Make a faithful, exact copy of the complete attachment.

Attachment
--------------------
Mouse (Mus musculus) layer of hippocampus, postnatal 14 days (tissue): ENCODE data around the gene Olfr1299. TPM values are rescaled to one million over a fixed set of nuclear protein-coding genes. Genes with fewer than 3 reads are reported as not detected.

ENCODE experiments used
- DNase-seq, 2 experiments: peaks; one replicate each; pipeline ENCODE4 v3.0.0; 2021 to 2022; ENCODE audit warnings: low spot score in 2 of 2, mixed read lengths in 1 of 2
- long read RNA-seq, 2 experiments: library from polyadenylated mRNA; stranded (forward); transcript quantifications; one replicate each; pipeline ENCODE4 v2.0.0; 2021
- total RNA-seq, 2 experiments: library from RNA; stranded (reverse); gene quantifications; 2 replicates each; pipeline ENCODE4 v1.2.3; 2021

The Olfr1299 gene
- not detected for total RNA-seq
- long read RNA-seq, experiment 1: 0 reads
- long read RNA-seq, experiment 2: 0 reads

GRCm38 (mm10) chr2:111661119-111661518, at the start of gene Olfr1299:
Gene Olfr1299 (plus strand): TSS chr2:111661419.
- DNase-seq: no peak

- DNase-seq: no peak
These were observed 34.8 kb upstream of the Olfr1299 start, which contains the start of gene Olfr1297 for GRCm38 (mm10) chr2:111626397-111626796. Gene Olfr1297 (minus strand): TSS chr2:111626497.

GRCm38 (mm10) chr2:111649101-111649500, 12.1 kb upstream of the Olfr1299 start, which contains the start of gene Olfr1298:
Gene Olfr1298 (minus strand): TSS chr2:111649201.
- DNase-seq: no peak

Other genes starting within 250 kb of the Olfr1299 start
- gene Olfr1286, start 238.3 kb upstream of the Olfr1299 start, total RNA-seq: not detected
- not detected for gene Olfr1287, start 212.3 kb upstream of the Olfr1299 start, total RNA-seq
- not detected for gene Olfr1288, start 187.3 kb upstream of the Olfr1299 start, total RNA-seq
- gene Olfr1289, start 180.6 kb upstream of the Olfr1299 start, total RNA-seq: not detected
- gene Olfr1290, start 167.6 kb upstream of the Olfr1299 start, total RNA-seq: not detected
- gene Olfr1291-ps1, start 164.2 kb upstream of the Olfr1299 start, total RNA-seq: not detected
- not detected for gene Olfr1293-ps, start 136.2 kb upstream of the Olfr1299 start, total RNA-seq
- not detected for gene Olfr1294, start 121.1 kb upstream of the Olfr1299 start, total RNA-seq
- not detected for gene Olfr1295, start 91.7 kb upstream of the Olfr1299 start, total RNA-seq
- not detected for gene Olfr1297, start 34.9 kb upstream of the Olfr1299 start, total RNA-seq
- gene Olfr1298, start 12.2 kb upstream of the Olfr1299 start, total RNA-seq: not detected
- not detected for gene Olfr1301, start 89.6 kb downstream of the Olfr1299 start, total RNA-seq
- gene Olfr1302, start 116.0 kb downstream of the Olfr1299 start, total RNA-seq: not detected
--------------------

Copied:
Mouse (Mus musculus) layer of hippocampus, postnatal 14 days (tissue): ENCODE data around the gene Olfr1299. TPM values are rescaled to one million over a fixed set of nuclear protein-coding genes. Genes with fewer than 3 reads are reported as not detected.

ENCODE experiments used
- DNase-seq, 2 experiments: peaks; one replicate each; pipeline ENCODE4 v3.0.0; 2021 to 2022; ENCODE audit warnings: low spot score in 2 of 2, mixed read lengths in 1 of 2
- long read RNA-seq, 2 experiments: library from polyadenylated mRNA; stranded (forward); transcript quantifications; one replicate each; pipeline ENCODE4 v2.0.0; 2021
- total RNA-seq, 2 experiments: library from RNA; stranded (reverse); gene quantifications; 2 replicates each; pipeline ENCODE4 v1.2.3; 2021

The Olfr1299 gene
- not detected for total RNA-seq
- long read RNA-seq, experiment 1: 0 reads
- long read RNA-seq, experiment 2: 0 reads

GRCm38 (mm10) chr2:111661119-111661518, at the start of gene Olfr1299:
Gene Olfr1299 (plus strand): TSS chr2:111661419.
- DNase-seq: no peak

- DNase-seq: no peak
These were observed 34.8 kb upstream of the Olfr1299 start, which contains the start of gene Olfr1297 for GRCm38 (mm10) chr2:111626397-111626796. Gene Olfr1297 (minus strand): TSS chr2:111626497.

GRCm38 (mm10) chr2:111649101-111649500, 12.1 kb upstream of the Olfr1299 start, which contains the start of gene Olfr1298:
Gene Olfr1298 (minus strand): TSS chr2:111649201.
- DNase-seq: no peak

Other genes starting within 250 kb of the Olfr1299 start
- gene Olfr1286, start 238.3 kb upstream of the Olfr1299 start, total RNA-seq: not detected
- not detected for gene Olfr1287, start 212.3 kb upstream of the Olfr1299 start, total RNA-seq
- not detected for gene Olfr1288, start 187.3 kb upstream of the Olfr1299 start, total RNA-seq
- gene Olfr1289, start 180.6 kb upstream of the Olfr1299 start, total RNA-seq: not detected
- gene Olfr1290, start 167.6 kb upstream of the Olfr1299 start, total RNA-seq: not detected
- gene Olfr1291-ps1, start 164.2 kb upstream of the Olfr1299 start, total RNA-seq: not detected
- not detected for gene Olfr1293-ps, start 136.2 kb upstream of the Olfr1299 start, total RNA-seq
- not detected for gene Olfr1294, start 121.1 kb upstream of the Olfr1299 start, total RNA-seq
- not detected for gene Olfr1295, start 91.7 kb upstream of the Olfr1299 start, total RNA-seq
- not detected for gene Olfr1297, start 34.9 kb upstream of the Olfr1299 start, total RNA-seq
- gene Olfr1298, start 12.2 kb upstream of the Olfr1299 start, total RNA-seq: not detected
- not detected for gene Olfr1301, start 89.6 kb downstream of the Olfr1299 start, total RNA-seq
- gene Olfr1302, start 116.0 kb downstream of the Olfr1299 start, total RNA-seq: not detected